Research questions below included questions that were included in the survey along with more open-ended questions that could guide a discussion with the user. The main insights gleaned from the interviews were:
- Users prefer an easy-to-use system where they can book appointments remotely, and view pricing for their specific stylist.
- Users want transparency when it comes to policies and pricing.
- Word-of-mouth is the easiest way users feel comfortable with booking a new stylist.
- Users want to see photos in the stylist’s portfolio that match the service they have in mind.
Based on the survey, interviews, and input from the salon owner, I set up three personas. We referred to them throughout the product development process. Each persona has different priorities, lifestyle, and preferences; they fit into different target audiences for the salon. Click here to view the user personas in detail.
Overall, the user journey is pretty simple once they reach the Ginger Snap Hair Studio website. By doing interviews, I was able to determine what the likeliest user flow would be, which is that they arrive at the site, view portfolio pictures, read about the stylist, and then book an appointment. The biggest opportunity to lose a conversion was through the booking widget, since the user would not be able to complete the process without creating an account. The Vagaro booking system was already implemented by the salon, so I was not able to control the process once the user reached the page. Overall, it is a powerful tool, so I focused on the aspects of getting the user to the Book Now page to complete their task.
Wireframes & UI Design
At the beginning of my design process I created wireframes for testing purposes. After initially sketching out the IA and overall page structure, I used Figma to make a low-fidelity prototype. Click here to view the mobile prototype. Once refining the placement of the elements throughout the site, I moved into doing a mockup for the homepage as well as an interior page to make sure the scale of the artwork was working. Once getting sign-off from the client, I output all of the visual elements and built the site in WordPress using a front-end builder, and did some minimal code editing.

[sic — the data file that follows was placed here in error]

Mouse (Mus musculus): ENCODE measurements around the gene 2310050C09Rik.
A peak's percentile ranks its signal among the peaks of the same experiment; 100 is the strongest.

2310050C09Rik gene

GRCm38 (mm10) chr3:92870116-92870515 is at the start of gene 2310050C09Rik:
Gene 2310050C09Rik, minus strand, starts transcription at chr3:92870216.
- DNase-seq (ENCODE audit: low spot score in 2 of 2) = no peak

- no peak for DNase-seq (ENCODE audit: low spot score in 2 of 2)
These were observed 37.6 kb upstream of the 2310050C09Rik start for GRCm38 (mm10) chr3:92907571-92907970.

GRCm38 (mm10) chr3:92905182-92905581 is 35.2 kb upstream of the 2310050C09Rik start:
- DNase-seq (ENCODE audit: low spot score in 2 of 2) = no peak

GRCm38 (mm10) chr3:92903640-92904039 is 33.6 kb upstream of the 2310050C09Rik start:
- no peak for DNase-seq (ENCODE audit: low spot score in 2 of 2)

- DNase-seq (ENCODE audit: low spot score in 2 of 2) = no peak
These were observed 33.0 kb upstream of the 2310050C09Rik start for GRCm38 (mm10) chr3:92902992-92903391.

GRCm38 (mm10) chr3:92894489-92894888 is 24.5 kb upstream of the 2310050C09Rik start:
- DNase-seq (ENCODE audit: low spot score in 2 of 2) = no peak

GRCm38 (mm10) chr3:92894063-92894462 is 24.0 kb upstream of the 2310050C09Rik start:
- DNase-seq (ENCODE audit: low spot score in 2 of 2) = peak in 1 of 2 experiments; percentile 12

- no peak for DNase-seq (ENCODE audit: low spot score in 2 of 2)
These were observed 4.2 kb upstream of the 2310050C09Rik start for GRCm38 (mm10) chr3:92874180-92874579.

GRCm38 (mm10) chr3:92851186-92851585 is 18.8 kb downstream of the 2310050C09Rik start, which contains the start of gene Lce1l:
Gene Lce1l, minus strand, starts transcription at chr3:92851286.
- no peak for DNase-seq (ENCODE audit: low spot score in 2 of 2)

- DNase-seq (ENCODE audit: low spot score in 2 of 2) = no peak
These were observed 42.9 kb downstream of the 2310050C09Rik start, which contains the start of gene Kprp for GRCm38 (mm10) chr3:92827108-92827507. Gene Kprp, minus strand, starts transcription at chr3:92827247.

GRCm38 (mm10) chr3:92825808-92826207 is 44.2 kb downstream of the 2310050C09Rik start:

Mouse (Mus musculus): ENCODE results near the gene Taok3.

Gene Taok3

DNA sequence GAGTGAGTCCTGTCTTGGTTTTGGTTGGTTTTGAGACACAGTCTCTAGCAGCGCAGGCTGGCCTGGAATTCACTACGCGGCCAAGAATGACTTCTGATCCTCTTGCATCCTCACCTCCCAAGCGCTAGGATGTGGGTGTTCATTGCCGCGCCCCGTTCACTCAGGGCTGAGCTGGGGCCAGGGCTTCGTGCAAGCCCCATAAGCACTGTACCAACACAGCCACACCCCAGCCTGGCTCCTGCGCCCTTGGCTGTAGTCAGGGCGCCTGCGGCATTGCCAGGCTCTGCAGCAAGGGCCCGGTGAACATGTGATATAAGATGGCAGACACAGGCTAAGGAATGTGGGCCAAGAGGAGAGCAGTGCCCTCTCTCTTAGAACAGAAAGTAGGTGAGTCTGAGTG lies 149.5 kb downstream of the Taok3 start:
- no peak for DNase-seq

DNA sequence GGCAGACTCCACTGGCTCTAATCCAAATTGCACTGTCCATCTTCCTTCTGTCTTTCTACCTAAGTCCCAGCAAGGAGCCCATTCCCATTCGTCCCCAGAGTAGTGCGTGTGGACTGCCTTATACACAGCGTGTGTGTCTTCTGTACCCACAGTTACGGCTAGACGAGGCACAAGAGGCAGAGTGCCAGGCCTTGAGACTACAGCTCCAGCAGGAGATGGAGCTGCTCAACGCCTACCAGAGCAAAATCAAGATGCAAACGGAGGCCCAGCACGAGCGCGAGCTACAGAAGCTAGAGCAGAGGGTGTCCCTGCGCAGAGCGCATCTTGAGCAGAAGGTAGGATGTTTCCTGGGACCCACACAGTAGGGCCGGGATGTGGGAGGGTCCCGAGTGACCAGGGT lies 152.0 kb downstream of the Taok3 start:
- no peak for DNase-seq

For visual design, I went with a light and fresh look but integrated some elements that added depth and personality to the site. Tying back to the logo and brand design for Ginger Snap, the goal was for the user to feel inspired and welcomed. The warm color palette, painted textures, and use of the brand font Recoleta for headlines pulled together the overall style for the website.
Before launching the site, I did a round of user testing in order to reveal possible usability problems. I observed the same two users I interviewed, via Zoom, and following the observation, I asked follow up questions. Overall, feedback was that the site was easy to use, and the homepage felt warm and inviting. The users felt that they were missing photos of the actual salon, and especially during covid, knowing the situation for the environment in the salon would be helpful in converting them into clients. Since photos of the space were not available, this will be added to the site at a later date.
This project was an opportunity for me to bring a brand to life from scratch, working not only on branding design but also website design. It was challenging to be the only designer on the project and conduct the research on my own, but it was a great opportunity to learn and adapt throughout the process.
It can also be challenging designing something for an independent business owner because their identity feels tied to the brand, but this also makes it incredibly rewarding when the client loves the result. I believe we succeeded in establishing a style that captures Ginger Snap’s brand personality as well as launching a website that provides users with a pleasant experience that encourages them to book an appointment.
The next steps for this project are to monitor the site via Google Analytics and collect additional feedback from clients. These could inform how we can make improvements to the site and continue the iterative design process.
Ginger Snap Hair Studio